Network system to support visually impaired people

Network system to support visually impaired people


Visually impaired people often find that they go shopping and cannot choose appropriate colors for the products they are buying, or do laundry and cannot match pairs of socks. A new software system shown at the Real World Computing Project's final exhibition, held last week in Tokyo, is designed to solve such problems. With the system, friends or family members supporting visually impaired people can help them anytime, anywhere.

The system was developed by the Japanese government agency National Institute of Advanced Industrial Science and Technology (AIST) using software that transmits voice and video via the second-generation wireless PHS (personal handyphone system) network, and light-weight devices incorporating a small video camera, an earphone and a microphone. AIST itself does not plan to commercialise the system, but offered it as a way of showing how wireless network infrastructure can be used in unique ways.

The user, who is on the move alone, wears either a glasses-type device or an earphone-shaped device. The devices are connected to a notebook PC. Using a PHS handset attached to the PC, users can call their supporters for help, show them what they need help doing via a small video camera placed in one of the devices, and explain what sort of support is needed via a microphone.

The supporter, using a PC, can receive images of what is happening in front of the user and instruct the user through voice communication via the PHS network. Video control, such as fine-tuning resolution of the image, can be done by the supporter.

The AIST used PHS because the network offers transmission speeds up to 64k bps (bits per second), faster than Japan's other existing second-generation mobile telecommunication systems such as PDC (personal digital communications), or CDMA (Code Division Multiple Access).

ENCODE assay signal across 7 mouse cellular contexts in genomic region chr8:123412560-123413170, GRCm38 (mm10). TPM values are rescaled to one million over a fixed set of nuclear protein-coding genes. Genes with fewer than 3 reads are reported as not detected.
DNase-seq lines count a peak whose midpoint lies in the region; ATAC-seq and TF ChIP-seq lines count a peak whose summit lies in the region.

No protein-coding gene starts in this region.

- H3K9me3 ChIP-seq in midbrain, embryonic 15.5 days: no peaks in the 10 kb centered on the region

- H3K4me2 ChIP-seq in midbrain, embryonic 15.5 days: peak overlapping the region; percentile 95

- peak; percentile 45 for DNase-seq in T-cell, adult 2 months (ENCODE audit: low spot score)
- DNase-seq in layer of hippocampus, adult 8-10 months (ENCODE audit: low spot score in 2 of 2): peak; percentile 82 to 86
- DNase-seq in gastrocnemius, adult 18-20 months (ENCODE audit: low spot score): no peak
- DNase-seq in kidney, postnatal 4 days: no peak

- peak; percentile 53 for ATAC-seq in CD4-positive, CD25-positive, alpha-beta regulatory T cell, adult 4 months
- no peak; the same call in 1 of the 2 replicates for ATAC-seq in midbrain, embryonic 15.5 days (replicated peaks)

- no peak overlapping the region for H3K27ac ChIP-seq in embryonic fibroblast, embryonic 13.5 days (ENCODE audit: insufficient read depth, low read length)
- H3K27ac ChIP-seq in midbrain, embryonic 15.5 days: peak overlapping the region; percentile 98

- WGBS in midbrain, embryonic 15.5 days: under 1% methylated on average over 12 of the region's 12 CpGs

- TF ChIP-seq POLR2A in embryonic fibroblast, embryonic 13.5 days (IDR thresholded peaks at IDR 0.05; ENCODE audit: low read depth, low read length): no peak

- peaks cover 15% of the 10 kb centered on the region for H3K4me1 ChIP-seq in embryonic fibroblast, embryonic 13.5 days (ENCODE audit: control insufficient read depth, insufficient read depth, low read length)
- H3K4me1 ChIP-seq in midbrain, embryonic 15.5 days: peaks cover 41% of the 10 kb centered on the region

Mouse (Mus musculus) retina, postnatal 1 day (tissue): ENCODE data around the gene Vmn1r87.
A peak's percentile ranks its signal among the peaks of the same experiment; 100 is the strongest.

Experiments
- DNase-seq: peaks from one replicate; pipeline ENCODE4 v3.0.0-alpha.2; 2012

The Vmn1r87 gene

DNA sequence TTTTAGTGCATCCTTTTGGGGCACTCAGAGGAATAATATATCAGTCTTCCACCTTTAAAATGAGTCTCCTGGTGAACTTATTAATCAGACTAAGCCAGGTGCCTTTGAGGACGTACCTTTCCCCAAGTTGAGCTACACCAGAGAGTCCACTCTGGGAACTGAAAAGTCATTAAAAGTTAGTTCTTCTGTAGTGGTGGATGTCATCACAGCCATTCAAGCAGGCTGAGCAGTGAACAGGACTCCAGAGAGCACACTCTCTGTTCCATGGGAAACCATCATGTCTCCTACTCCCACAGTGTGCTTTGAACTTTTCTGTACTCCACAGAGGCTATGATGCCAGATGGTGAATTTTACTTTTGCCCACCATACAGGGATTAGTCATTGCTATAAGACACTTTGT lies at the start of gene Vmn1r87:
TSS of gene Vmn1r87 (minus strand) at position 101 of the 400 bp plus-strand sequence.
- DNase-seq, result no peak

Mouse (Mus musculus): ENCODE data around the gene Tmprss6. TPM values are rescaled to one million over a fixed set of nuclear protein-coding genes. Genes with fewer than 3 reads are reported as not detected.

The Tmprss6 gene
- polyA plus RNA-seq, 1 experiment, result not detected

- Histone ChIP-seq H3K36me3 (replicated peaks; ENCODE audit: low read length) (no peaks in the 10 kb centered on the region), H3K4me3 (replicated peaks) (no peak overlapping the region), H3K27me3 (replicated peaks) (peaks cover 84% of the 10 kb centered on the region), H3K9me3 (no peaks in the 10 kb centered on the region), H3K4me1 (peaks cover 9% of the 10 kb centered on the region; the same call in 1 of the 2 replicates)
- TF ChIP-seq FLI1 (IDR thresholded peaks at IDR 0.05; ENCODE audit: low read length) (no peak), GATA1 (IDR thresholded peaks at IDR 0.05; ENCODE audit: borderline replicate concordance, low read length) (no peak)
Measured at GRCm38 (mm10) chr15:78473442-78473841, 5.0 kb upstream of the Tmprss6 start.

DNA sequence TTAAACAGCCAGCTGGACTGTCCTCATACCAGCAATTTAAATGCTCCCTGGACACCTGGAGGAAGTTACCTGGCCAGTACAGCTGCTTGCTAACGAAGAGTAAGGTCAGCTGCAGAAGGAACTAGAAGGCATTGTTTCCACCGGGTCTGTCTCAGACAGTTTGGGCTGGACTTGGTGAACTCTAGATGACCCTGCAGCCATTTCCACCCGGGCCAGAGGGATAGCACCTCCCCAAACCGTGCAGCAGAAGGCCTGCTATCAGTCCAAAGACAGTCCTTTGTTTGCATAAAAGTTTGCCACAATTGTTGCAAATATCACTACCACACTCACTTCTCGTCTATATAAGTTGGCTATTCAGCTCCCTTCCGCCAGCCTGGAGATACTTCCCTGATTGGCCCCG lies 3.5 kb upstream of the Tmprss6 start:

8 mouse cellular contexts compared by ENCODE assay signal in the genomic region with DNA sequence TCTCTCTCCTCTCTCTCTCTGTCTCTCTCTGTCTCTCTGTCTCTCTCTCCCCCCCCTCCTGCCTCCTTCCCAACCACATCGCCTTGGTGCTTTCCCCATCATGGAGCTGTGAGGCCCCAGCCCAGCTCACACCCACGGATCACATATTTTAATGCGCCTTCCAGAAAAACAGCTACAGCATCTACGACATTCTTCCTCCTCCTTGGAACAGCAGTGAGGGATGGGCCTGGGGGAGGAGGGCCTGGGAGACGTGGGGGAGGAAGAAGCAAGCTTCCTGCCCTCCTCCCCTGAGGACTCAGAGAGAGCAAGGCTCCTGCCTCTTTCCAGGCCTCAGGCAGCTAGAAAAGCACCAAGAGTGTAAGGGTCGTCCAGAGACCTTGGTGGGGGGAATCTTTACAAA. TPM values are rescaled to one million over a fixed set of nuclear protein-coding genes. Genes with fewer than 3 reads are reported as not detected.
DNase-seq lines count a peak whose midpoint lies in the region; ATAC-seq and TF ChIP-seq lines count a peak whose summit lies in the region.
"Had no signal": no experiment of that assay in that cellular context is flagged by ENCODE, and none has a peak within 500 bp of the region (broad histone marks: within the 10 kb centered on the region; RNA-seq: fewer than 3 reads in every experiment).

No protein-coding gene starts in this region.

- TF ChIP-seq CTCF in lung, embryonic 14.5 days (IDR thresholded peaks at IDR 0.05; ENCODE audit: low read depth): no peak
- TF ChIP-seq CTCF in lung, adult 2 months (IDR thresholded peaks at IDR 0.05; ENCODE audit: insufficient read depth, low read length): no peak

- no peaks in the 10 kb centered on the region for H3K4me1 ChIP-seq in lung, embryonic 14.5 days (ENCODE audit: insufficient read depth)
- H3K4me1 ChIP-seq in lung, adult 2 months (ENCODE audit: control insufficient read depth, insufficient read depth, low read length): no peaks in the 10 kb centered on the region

NTT DoCoMo launched the world's first commercial 3G (third-generation) mobile telecommunication service in Tokyo areas, using W-CDMA (Wideband Code-Division Multiple Access) on October 1. The service, which has a maximum download speed of up to 384k bps, allows for video conference calls.

A system such as the one AIST demonstrated potentially will be able to use 3G videophone cameras, which would eliminate the need for users to carry PCs with them. However, the resolution of current 3G videophone cameras is too low for supporters using the system to accurately recognize things in front of the user, said Iwao Sekita, an AIST engineer. However, Sekita added, "PHS also proves that the system works anywhere between a remote area and a cosmopolitan city."

At the exhibition, a supporter in Tokyo helped a visually impaired user in northern Japan's Yamagata Prefecture distinguish between a can of soda and a can of coffee, to help the user make the correct purchase.

The RWC project was started in 1992 by Japan's Ministry of Economy, Trade and Industry for the promotion of new information technology. The 10-year-project has marked its final year and last week's exhibition was held to show research achievements to date from 54 laboratories from all over the world.

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